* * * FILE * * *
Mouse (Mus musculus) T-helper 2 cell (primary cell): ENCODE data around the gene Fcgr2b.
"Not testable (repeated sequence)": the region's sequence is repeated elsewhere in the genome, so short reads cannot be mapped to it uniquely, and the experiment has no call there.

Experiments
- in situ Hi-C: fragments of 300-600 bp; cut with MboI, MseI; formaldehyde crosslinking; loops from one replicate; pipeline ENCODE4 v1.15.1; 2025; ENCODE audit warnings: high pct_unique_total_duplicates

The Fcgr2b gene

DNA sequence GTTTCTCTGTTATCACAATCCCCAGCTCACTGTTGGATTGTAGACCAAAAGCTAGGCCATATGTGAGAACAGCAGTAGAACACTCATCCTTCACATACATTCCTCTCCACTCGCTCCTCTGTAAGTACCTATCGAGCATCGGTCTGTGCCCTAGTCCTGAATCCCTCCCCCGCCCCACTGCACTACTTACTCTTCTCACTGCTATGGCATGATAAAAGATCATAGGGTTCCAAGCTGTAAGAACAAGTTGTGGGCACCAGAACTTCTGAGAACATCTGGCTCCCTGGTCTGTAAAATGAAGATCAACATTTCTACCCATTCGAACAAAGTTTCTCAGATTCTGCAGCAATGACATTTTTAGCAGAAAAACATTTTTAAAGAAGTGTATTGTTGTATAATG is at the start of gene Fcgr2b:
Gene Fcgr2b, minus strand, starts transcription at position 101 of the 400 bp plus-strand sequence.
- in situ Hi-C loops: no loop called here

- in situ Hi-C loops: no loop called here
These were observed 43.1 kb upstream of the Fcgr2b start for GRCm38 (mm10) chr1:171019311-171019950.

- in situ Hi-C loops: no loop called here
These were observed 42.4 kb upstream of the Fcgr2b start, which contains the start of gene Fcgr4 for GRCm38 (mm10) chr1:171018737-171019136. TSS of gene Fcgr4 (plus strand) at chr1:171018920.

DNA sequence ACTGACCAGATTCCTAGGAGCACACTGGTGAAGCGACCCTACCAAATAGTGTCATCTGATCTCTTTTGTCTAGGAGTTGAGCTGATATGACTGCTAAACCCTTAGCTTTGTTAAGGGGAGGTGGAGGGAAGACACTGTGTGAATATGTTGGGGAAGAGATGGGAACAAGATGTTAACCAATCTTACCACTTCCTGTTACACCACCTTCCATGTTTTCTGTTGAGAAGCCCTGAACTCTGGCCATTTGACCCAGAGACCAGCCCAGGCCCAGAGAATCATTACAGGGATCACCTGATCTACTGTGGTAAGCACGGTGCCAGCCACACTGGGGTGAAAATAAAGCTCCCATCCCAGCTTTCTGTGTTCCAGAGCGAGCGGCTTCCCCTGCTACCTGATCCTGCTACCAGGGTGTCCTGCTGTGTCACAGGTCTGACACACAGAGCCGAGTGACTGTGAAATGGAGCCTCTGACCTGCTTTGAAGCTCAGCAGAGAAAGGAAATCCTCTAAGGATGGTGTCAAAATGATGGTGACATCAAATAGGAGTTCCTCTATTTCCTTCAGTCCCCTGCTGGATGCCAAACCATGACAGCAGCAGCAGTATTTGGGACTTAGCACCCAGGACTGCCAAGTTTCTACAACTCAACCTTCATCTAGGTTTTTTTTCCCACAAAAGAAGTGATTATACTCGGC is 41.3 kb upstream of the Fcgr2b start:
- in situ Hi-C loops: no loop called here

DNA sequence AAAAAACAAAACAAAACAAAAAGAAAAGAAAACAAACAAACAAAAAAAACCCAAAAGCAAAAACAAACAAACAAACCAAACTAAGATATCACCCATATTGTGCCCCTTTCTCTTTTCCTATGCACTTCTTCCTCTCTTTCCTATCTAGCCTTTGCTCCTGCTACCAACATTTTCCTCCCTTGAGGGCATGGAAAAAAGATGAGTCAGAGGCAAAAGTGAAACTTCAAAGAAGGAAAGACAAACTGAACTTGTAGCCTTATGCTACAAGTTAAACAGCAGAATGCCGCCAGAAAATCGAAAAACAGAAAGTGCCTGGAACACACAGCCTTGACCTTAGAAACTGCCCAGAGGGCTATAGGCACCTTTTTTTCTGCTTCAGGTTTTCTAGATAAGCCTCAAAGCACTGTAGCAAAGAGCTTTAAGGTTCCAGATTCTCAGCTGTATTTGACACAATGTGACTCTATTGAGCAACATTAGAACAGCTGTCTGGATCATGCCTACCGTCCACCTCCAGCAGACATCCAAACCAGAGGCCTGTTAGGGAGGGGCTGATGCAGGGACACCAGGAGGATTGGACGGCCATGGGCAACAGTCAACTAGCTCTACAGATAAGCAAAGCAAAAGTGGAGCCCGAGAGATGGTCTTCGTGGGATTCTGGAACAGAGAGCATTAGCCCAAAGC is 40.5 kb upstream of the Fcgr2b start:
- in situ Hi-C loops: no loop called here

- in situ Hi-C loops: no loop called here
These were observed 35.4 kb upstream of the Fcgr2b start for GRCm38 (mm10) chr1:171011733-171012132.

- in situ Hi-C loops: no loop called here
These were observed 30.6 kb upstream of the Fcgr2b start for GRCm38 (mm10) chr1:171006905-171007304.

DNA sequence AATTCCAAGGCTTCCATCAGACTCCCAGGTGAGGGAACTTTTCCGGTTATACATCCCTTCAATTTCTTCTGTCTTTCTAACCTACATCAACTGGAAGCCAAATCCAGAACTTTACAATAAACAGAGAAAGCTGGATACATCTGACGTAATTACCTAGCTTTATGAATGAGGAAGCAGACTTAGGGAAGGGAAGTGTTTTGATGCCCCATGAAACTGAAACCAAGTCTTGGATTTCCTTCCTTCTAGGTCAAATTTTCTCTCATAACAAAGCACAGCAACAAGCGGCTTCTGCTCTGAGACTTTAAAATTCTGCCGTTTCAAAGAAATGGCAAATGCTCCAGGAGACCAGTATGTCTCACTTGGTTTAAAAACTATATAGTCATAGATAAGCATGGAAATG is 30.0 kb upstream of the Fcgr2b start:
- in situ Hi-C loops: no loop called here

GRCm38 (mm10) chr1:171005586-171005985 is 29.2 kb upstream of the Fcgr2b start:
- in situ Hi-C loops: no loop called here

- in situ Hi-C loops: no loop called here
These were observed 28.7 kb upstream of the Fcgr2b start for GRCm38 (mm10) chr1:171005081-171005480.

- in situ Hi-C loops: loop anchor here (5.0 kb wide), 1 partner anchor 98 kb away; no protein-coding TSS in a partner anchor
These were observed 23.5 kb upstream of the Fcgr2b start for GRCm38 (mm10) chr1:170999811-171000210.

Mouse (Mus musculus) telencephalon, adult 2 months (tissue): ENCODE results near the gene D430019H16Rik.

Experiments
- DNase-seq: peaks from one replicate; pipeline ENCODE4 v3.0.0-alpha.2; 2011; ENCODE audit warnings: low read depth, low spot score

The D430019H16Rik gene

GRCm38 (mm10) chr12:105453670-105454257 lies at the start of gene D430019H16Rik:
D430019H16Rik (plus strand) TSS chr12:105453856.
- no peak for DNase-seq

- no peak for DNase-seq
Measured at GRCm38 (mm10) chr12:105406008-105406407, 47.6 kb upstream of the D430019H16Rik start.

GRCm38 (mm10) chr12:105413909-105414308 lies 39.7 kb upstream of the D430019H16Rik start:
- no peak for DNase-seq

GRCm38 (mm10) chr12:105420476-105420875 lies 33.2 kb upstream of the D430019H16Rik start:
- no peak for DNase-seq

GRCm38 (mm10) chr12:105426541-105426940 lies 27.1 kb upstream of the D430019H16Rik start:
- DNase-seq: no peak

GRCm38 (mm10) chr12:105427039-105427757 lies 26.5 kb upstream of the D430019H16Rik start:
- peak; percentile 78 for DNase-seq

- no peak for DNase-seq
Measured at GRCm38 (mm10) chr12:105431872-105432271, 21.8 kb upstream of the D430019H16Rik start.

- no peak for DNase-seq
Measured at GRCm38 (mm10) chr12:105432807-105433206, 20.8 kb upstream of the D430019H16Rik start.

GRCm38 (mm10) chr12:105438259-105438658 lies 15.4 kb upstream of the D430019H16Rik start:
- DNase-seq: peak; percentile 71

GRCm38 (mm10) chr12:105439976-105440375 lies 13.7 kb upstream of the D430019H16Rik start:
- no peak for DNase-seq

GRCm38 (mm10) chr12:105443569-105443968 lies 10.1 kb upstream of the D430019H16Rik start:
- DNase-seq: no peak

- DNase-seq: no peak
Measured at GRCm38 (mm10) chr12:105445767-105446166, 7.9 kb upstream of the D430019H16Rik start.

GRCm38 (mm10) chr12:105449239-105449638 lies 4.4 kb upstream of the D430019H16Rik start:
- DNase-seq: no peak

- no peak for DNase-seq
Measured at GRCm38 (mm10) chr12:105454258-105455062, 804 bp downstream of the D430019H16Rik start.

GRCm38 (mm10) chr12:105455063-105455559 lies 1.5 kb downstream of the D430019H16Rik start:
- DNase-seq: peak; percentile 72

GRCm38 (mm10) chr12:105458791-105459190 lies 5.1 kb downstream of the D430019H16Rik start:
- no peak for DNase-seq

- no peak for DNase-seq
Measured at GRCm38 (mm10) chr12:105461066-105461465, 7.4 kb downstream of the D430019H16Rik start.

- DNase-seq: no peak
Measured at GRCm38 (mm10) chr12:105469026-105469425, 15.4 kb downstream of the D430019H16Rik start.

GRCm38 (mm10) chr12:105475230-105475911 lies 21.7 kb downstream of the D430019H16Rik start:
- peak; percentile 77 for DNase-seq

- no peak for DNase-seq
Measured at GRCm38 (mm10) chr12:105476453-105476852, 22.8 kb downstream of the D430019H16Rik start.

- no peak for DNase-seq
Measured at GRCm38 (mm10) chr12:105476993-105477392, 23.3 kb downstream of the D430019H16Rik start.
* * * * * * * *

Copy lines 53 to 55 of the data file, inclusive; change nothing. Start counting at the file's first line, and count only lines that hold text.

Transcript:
- no peak for DNase-seq

GRCm38 (mm10) chr12:105443569-105443968 lies 10.1 kb upstream of the D430019H16Rik start:
- DNase-seq: no peak